Victoza Side Effects & What You Should Know
Victoza side effects can be life-threatening. The once-a-day injection for type 2 diabetes puts patients at a higher risk for developing pancreatic cancer and serious allergic reactions. If you or a loved one were diagnosed with pancreatic cancer believed to be caused by Victoza, contact attorneys at Watts Guerra.
Among the serious Victoza side effects are:
- Pancreatic Cancer
- Severe Allergic Reactions
Signs & Symptoms of Pancreatitis
Abdominal pain is a common sign of pancreatitis. The pain may initially be mild and then increase in intensity or you may suddenly develop severe pain in your upper abdomen that radiates to your back. The pain may begin or become worse after eating and may feel worse when laying flat on your back. The pain could last for a few days. Your abdomen may also be swollen and tender.
You may experience nausea. If vomiting occurs, it likely will not relieve your sick feeling. You may also experience fever, chills, and/or a rapid heartbeat.
Signs & Symptoms of Pancreatic Cancer
Pancreatic Cancer is a silent disease, meaning the cancer can progress without early warning signs. The symptoms of pancreatic cancer are also similar to pancreatitis: pain in the upper abdomen, nausea and vomiting. You may experience weight loss and feel weak. Your skin and eyes may appear yellow, your urine look darker and your stools appear pale or gray.
Minor Side Effects of Victoza
Minor side effects of Victoza use may include constipation, diarrhea, decreased appetite, headache, dizziness, nausea, redness/swelling at the injection site, mild back pain, mild stomach pain, sinus problems, sore throat and mild vomiting.
What is Victoza?
The diabetes drug Victoza (Liraglutide) is in a class of medications known as glucagon-like peptide-1 (GLP-1) receptor agonists. It is used along with diet and exercise to help control blood sugar levels in adults with non-insulin dependent (type 2) diabetes. Type 2 (adult-onset diabetes), the most common type, accounts for about 90-95% of diabetes cases. An estimated 26 million Americans are diagnosed with diabetes and another 79 million are pre-diabetic.
Denmark’s Novo Nordisk, the world’s largest insulin producer, is the maker of Victoza.
FDA Approval of Victoza Followed by Safety Warnings
On January 25, 2010 the U.S. Food and Drug Administration approved Victoza to treat type 2 diabetes in some adults. The approval required a Risk Evaluation and Mitigation Strategy because studies showed Victoza caused thyroid cancer in rats and mice and patients using the drug are at a higher risk for developing acute pancreatitis.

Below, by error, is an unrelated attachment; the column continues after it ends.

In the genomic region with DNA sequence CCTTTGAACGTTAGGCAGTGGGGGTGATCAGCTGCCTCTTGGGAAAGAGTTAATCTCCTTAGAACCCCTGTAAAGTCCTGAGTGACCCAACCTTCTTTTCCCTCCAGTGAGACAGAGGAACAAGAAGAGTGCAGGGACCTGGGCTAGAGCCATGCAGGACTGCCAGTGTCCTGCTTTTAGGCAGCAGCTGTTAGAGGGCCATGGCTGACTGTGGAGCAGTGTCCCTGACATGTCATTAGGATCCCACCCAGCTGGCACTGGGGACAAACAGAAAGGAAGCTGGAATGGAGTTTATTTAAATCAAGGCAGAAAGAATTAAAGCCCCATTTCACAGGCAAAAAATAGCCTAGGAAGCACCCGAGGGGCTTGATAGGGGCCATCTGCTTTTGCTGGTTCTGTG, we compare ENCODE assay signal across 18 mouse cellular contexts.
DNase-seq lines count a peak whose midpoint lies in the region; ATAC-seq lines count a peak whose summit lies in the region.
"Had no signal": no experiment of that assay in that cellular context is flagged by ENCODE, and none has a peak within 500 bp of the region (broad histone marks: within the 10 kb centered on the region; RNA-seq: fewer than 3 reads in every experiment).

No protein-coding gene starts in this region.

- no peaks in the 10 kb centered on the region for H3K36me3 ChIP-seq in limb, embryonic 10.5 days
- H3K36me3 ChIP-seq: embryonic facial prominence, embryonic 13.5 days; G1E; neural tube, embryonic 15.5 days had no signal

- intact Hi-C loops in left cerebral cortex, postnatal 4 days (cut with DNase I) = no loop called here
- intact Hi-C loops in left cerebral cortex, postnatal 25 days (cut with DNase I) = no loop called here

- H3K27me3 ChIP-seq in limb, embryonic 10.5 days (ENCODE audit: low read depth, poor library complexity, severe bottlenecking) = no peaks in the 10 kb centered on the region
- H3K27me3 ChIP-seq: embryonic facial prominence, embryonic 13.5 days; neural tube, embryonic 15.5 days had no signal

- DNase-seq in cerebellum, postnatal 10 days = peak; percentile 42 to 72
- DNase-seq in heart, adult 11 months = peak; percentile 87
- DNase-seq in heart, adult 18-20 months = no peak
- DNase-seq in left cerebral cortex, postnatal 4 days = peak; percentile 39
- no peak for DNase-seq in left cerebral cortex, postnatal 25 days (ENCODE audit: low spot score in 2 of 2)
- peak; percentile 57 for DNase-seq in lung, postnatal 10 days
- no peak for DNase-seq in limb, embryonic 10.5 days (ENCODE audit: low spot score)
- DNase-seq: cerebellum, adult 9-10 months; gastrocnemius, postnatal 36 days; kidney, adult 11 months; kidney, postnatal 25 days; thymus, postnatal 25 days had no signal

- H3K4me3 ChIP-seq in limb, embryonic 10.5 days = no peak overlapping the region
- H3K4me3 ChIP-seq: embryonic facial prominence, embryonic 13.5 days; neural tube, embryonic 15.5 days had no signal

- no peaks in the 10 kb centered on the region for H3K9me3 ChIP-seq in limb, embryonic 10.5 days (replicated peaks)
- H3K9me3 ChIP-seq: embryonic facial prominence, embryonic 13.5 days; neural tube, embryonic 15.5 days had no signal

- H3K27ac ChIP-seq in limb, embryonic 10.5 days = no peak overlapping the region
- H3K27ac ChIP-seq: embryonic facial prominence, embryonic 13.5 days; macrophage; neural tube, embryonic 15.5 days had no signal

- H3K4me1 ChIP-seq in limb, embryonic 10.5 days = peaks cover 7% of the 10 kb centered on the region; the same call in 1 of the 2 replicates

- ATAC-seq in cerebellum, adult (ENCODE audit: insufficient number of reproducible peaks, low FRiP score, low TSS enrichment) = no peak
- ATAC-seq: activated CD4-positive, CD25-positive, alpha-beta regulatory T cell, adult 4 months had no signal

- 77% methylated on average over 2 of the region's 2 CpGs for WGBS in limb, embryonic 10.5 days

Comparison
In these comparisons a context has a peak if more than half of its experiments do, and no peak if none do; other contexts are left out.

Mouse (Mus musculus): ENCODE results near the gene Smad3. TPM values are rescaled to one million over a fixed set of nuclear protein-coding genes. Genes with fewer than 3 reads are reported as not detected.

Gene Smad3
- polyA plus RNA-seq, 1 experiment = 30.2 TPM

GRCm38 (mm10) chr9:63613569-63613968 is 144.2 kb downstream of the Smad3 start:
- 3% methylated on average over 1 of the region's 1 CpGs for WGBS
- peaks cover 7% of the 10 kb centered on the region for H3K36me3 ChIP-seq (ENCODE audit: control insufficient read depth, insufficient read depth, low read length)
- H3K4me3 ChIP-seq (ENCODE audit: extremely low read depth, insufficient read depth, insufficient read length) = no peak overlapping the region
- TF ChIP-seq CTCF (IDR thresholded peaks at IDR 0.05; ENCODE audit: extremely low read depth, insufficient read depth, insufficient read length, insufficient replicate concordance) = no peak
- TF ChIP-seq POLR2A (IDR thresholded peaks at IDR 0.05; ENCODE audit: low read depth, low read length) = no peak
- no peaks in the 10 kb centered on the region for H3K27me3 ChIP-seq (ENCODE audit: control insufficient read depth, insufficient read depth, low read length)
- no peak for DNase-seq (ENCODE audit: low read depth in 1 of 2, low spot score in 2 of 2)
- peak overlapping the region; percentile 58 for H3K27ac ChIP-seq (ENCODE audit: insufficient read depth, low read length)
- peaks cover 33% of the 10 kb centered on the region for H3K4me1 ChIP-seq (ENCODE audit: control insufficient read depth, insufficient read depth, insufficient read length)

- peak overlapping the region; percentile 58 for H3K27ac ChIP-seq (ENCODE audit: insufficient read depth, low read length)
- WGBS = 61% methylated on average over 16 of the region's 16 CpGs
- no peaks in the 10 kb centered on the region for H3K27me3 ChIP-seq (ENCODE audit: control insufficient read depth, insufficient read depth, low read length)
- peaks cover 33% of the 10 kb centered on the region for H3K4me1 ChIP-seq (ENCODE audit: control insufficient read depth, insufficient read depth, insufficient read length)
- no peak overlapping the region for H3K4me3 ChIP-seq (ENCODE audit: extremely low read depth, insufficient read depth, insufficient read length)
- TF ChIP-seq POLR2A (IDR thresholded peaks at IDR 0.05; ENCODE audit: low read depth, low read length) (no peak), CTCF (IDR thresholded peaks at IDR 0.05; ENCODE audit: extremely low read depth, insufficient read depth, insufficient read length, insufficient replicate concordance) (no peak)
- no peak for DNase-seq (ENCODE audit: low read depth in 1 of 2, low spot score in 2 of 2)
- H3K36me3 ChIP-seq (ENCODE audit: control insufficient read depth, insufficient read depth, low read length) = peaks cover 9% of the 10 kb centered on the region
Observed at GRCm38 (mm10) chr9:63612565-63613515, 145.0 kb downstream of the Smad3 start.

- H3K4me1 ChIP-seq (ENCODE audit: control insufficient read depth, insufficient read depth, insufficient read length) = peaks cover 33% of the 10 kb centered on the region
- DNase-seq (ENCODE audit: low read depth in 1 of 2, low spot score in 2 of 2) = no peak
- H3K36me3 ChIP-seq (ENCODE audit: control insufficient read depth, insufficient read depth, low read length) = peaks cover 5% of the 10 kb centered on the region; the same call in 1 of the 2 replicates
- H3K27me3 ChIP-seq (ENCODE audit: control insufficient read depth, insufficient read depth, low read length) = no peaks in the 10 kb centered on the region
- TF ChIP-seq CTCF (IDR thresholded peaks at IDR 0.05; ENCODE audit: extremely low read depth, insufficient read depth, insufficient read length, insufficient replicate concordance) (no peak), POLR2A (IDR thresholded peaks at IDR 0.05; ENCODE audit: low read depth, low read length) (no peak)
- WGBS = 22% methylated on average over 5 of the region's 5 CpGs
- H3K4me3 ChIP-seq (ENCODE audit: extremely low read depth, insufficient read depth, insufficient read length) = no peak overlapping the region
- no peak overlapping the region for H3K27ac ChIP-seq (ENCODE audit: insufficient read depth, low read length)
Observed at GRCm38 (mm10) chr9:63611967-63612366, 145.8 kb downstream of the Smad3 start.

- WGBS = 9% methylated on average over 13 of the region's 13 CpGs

In June 2011 the FDA issued a safety warning about the potential risks for thyroid cancer and acute pancreatitis in patients using Victoza. Due to post marketing reports, the FDA required Novo Nordisk to put a warning on Victoza about acute and chronic renal failure, and later required another warning about serious allergic reactions.
Petition for Recall of Victoza
On April 19, 2012 the consumer advocacy group Public Citizen filed a petition with the FDA calling for immediate removal of Victoza from the market because the higher risk of thyroid cancer, pancreatitis, kidney failure and serious allergic reactions outweigh documented clinical benefits of using the drug, especially considering there are safer drugs on the market. According to the petition, FDA clinical safety reviewer Dr. Karen Mahoney was against FDA approval of Victoza due to serious risk concerns. After reviewing the FDA’s adverse event database, the advocacy group determined that potentially 2,000 or more patients suffered painful and serious side effects as a result of taking Victoza.
About 150,000 prescriptions for Victoza are filled each month, and Norvo Nordisk’s multi-billion dollar revenues jumped in 2011, thanks to Victoza. The new drug is now being considered as a treatment for obesity and, according to new reports, has a 43 percent chance for approval in the U.S.
The defective drug lawyers at Watts Guerra agree that the FDA should immediately remove Victoza from the market. Our attorneys, including some of the country’s most successful pharmaceutical lawyers, can help those diagnosed with pancreatic cancer as a result of taking the diabetes drug pursue compensation under the law.
If you believe your pancreatic cancer or a loved one’s death was the result of taking Victoza, contact us now for a free case evaluation.
Disclaimer: The images on this page of the Victoza packaging, product, and/or logo are for informational purposes; this website is neither affiliated with nor sponsored, endorsed, or approved by Norvo Nordisk.